First off, the beginning and the end.  Change programs, transformation… it’s not a project.  And I’ll have all the project manager jump up in a minute and say but we need to know where we’re starting from and where we’re getting too so that we can manage ourselves through the process.  Not so much in transformation.

What we’re aiming for in transformation is not to start at point A and end up at point B, and then once we reach B decide that we’re done and that’s it and it’s over, we’re transformed.  That’s not what it’s about. Transformation is this ongoing process about building a learning culture in an organisation, and it’s about continuing to push yourself into that space of change and reinvention and yeah it can be pretty uncomfortable.  So just when you think you’re getting settled, that’s when you know it’s time to keep moving and to do the next piece.

So that’s the first reason change programs fail, because we start out thinking we’ve got to get to a point and then we’ll be done.  That’s not the case at all.

Second reason they fail is because we often set these programs, these pieces of work up to solve a problem that we see.

Maybe we see that the business isn’t as agile as you would like, we are unable to respond to market conditions and so we set up this just project to say “right” we’re going to improve business agility.  But the real trick is, are you solving the problems that your stakeholders see? And so the reason that large change programs fail is because all too often we are talking about problems that we see. We’re not solving the problems that they see.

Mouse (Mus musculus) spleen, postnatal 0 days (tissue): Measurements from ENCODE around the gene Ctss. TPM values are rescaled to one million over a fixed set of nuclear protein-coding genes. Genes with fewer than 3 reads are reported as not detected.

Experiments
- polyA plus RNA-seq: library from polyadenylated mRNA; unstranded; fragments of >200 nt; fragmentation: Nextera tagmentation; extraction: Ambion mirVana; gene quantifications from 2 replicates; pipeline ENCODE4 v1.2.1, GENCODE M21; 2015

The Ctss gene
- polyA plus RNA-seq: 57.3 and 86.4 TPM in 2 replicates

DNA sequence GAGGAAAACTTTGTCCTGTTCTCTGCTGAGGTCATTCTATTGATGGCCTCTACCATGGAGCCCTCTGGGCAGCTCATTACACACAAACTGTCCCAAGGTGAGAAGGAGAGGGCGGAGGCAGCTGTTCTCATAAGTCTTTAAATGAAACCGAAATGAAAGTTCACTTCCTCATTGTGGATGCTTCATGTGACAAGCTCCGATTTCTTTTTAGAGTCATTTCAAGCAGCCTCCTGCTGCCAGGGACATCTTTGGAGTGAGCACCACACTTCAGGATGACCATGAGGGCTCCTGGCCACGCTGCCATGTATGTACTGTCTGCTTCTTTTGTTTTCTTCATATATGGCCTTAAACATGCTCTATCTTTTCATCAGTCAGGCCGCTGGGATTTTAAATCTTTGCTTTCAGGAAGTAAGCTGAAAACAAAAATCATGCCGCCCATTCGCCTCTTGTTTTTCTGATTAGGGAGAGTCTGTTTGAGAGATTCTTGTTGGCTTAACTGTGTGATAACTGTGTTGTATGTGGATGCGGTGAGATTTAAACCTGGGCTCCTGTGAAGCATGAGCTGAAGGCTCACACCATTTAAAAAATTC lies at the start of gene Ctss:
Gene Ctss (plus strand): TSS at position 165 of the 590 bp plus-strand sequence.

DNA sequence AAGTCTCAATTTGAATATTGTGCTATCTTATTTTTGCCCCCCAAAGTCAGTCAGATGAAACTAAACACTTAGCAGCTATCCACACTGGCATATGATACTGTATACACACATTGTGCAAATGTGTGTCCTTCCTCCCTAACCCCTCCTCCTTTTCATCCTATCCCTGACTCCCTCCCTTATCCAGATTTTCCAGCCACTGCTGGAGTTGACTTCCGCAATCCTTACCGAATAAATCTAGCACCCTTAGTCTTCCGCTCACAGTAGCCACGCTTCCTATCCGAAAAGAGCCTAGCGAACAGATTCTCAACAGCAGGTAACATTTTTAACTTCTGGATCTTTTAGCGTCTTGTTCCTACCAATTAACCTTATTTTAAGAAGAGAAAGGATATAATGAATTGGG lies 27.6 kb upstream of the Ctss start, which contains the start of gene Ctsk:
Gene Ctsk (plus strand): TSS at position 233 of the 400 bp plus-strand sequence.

Now remember anyone who’s going to judge your competence will judge your competence based on your ability to solve the problems that THEY see.  We get this again and again and again in IT right, so we’ll get a large piece of IT work that’s going on and the IT team will be down in the weeds of this particular technology that we’re going to use because Google is using it and therefore if we’re using it that means that we’re a more competent IT team.  

But the reality is that often the business unit that has asked for a particular piece of work to be done, they’re not interested at all in what technology you’re using. They’re interested in whether or not you solve their problem.

So the second reason big change programs fail, is because we solve the problem we see, not the problem THEY see.